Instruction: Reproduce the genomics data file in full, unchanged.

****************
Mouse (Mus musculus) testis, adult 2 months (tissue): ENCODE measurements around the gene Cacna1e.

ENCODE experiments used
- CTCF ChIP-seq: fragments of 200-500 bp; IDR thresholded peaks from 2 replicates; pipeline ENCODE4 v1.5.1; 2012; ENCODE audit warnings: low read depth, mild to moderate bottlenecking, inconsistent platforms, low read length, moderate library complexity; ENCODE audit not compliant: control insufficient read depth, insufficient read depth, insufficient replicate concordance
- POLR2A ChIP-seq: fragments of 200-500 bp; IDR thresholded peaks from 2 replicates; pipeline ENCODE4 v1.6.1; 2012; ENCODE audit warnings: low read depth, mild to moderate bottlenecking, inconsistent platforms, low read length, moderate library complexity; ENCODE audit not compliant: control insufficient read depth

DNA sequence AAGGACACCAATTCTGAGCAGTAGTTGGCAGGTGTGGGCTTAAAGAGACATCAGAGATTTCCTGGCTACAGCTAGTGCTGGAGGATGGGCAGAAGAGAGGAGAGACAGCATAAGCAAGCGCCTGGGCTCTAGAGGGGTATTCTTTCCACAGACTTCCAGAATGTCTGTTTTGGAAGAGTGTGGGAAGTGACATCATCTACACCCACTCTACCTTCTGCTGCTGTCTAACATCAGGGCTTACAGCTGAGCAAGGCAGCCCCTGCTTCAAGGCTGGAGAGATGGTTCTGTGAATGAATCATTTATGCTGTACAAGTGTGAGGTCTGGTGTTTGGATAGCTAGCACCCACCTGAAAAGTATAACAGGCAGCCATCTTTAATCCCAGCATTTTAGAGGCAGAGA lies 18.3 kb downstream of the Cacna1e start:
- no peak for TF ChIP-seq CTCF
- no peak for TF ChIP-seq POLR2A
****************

Mouse (Mus musculus) testis, adult 2 months (tissue): ENCODE measurements around the gene Cacna1e.

ENCODE experiments used
- CTCF ChIP-seq: fragments of 200-500 bp; IDR thresholded peaks from 2 replicates; pipeline ENCODE4 v1.5.1; 2012; ENCODE audit warnings: low read depth, mild to moderate bottlenecking, inconsistent platforms, low read length, moderate library complexity; ENCODE audit not compliant: control insufficient read depth, insufficient read depth, insufficient replicate concordance
- POLR2A ChIP-seq: fragments of 200-500 bp; IDR thresholded peaks from 2 replicates; pipeline ENCODE4 v1.6.1; 2012; ENCODE audit warnings: low read depth, mild to moderate bottlenecking, inconsistent platforms, low read length, moderate library complexity; ENCODE audit not compliant: control insufficient read depth

DNA sequence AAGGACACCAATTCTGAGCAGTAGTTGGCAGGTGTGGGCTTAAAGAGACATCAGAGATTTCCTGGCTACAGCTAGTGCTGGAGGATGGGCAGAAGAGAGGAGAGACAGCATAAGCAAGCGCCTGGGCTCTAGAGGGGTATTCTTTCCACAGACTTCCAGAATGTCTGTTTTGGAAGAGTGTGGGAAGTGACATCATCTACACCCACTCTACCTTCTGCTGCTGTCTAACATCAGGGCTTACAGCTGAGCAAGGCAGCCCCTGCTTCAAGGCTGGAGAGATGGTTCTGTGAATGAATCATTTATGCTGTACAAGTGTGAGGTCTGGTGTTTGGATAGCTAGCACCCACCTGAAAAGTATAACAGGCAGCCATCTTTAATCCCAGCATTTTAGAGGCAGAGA lies 18.3 kb downstream of the Cacna1e start:
- no peak for TF ChIP-seq CTCF
- no peak for TF ChIP-seq POLR2A